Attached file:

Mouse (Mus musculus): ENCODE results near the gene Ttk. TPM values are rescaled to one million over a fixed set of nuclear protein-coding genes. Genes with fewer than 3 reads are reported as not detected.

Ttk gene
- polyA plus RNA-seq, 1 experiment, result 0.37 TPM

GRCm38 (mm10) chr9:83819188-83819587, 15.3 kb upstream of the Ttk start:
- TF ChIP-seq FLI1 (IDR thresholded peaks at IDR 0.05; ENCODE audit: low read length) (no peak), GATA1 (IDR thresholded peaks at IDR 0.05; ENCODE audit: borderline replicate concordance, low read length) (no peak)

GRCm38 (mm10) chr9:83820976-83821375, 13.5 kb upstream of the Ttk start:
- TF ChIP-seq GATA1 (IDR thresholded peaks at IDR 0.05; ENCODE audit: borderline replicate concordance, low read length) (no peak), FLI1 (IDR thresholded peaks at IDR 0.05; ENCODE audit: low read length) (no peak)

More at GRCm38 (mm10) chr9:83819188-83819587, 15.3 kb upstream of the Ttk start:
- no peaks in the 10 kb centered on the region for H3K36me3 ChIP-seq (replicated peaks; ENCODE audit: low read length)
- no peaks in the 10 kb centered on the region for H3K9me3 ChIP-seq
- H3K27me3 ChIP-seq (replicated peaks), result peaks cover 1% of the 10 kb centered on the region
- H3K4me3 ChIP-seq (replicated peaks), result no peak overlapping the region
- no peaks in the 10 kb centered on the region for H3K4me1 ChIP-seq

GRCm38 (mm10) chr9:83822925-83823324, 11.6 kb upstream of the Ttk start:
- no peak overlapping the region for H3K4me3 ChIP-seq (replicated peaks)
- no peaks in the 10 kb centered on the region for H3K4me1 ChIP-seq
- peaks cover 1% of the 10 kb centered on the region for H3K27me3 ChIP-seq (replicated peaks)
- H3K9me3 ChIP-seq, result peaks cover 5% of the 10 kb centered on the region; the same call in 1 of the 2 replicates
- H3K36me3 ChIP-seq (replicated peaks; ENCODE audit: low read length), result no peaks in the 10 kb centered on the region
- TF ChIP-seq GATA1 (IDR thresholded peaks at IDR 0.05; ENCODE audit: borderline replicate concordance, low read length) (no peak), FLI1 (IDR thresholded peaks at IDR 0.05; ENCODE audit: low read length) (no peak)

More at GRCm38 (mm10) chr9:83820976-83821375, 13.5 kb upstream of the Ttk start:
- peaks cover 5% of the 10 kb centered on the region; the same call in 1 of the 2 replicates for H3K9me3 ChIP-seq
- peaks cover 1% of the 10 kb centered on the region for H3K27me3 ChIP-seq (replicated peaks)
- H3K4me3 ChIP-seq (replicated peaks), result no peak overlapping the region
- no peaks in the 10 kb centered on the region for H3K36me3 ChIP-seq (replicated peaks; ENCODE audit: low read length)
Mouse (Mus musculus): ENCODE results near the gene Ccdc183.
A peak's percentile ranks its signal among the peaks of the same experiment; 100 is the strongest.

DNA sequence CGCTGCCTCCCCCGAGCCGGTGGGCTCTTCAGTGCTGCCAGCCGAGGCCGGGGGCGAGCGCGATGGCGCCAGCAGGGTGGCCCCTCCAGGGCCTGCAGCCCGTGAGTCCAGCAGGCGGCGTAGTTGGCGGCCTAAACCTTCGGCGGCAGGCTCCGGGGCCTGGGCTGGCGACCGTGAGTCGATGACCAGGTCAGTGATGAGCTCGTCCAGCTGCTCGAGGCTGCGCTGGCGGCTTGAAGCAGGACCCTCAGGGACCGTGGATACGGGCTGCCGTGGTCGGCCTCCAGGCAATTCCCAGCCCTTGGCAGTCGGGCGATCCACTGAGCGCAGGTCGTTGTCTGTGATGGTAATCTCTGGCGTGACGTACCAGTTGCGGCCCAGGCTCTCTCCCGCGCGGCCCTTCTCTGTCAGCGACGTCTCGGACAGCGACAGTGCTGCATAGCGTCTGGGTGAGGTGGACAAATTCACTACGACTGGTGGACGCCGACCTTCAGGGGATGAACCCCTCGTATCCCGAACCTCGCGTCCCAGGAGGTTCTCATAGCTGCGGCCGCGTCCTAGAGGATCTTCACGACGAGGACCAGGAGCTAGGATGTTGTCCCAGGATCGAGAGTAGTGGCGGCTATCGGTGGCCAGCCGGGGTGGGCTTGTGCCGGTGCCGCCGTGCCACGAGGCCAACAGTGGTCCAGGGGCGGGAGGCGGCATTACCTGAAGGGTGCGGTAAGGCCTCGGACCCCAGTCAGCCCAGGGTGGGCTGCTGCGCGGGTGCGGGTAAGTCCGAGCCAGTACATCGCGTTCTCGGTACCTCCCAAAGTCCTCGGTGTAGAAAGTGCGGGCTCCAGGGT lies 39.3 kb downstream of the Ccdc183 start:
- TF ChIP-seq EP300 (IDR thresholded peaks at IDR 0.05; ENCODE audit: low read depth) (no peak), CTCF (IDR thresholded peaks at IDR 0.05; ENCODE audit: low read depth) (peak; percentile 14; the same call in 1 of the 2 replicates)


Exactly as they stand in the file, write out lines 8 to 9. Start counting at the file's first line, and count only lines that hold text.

More at GRCm38 (mm10) chr9:83819188-83819587, 15.3 kb upstream of the Ttk start:
- no peaks in the 10 kb centered on the region for H3K36me3 ChIP-seq (replicated peaks; ENCODE audit: low read length)